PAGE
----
A United Front to Help Ease Child Anxiety

Family solicitor, Rory Laide, shares 4 key areas to focus on to support your child in situations that may cause anxiety.

As family solicitors, we see many parents struggling with children who are experiencing anxiety - often related to relationship breakdown. However, other external stressful situations can also be contributing factors.

Here are some key areas to focus on to support your child in situations that may be causing them anxiety and ill mental health.

  1. Avoid Arguing in Front of Your Child

This may seem obvious, but if you are struggling in your own relationship, to minimise the impact of parental conflict, disputes should ideally take place away from your child. It is also important to try to avoid ‘bad-mouthing’ the other parent in front of your child. Often this can be difficult – anger and frustration can cause even the most composed of us to do and say things in the heat of the moment. However, for the sake of your child’s best interests, it's important to try and limit their exposure to relationship conflict where possible.

  1. Learning by Example

The ways in which parents resolve their own arguments are big indicators of a child’s outcome in the long term. Low-level parental conflict can seem unimportant, for example, bickering and eye-rolling in relation to relatively trivial issues may not appear too serious. However, if it happens often, children are highly tuned in to the family’s emotional climate, and ongoing low-level conflict can lead to insecurity and may even impact their mental health.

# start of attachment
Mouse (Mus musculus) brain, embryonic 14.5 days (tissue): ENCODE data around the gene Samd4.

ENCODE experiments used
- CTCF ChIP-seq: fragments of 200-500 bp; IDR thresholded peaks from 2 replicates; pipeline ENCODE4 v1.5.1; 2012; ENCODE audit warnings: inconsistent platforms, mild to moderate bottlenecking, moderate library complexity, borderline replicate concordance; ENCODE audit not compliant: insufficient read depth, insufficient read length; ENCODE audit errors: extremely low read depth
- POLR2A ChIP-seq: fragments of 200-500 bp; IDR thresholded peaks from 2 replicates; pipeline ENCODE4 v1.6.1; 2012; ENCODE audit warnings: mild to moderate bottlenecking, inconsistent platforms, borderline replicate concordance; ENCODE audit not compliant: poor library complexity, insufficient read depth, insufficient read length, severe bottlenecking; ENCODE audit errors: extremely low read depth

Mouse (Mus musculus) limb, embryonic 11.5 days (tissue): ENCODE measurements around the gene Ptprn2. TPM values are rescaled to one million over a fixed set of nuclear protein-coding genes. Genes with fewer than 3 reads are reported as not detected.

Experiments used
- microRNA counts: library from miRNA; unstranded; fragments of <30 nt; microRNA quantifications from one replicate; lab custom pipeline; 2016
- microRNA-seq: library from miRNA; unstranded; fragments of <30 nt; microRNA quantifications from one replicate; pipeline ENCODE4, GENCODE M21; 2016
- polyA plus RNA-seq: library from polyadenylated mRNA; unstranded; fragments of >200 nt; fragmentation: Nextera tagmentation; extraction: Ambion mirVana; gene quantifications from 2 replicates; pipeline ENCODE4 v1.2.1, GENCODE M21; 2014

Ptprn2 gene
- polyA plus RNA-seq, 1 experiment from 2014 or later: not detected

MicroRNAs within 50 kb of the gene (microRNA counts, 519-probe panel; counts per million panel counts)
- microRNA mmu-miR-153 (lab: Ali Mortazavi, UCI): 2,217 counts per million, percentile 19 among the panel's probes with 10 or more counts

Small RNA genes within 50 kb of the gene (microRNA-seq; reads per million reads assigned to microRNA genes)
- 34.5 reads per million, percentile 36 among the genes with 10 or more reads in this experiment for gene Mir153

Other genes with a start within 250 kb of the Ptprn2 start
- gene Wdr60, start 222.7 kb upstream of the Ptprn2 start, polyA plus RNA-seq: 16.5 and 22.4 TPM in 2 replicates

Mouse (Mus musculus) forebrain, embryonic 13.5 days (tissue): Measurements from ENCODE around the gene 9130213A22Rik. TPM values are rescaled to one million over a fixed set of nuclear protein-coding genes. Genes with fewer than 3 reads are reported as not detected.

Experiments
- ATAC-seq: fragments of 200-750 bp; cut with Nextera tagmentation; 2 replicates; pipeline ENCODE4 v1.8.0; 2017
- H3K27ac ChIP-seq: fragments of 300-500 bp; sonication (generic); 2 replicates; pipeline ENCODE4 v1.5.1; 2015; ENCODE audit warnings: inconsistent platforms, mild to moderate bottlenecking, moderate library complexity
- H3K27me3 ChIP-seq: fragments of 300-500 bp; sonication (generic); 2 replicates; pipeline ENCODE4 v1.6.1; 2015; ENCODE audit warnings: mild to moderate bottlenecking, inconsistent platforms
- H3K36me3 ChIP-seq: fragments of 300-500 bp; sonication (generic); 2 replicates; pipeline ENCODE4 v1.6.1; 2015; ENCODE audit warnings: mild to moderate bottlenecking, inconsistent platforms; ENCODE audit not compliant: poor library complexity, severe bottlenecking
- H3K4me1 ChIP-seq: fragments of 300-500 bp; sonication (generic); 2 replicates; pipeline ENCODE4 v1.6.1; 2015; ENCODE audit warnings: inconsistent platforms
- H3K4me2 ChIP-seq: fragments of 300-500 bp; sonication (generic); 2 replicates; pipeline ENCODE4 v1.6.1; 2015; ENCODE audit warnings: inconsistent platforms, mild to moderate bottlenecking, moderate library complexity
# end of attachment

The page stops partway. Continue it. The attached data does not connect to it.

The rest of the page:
In order to achieve effective co-parenting, it’s important to find a way to communicate with each other in a constructive and problem-solving manner, being mindful of how these communications can effect the immediate mood and environment for everyone else in the family, and avoiding confrontation where possible.

  1. Work Together

Energy can be contagious. When tensions are high and parents feel anxious, children do tend to pick up on those emotions and may even start displaying similar feelings.

Parents are like anchors to their children. Children thrive on consistency, routine, and stability, and providing a settled and united parenting front will help make this much easier to achieve.

Every parent wants their child to learn right from wrong, but these values won't develop on their own - they need to be demonstrated and taught. It can help to discuss your values with each other, talk together and try to work towards a common goal.

For parents living in separate homes, effective co-parenting will be more easily achieved if both parents can try to put conflict aside in order to be aligned in relation to what is best for their child. In turn, this will help their child remain resilient in challenging environments. It’s a good idea to consider professional family counselling if you find it's too difficult to discuss and agree on a common consensus together. Remember, many parents need help navigating this journey and there is no shame in seeking external, professional help.

  1. Be Flexible

When making family decisions, try to maintain a degree of flexibility where you can. While both parents may not agree on a matter, allowing sensible compromises to be reached can help to minimise ongoing conflict.

Try to avoid repeating past mistakes. Take time to reflect on what worked well and what hasn't worked well and be prepared to try and find new ways of working through family disputes and conflicts. Being flexible and calm reflection should help prevent similar disputes from reoccurring.

Extra Resources:

For additional support:

  • Contact our Speak to An Expert Service or Contact your GP
  • Mind

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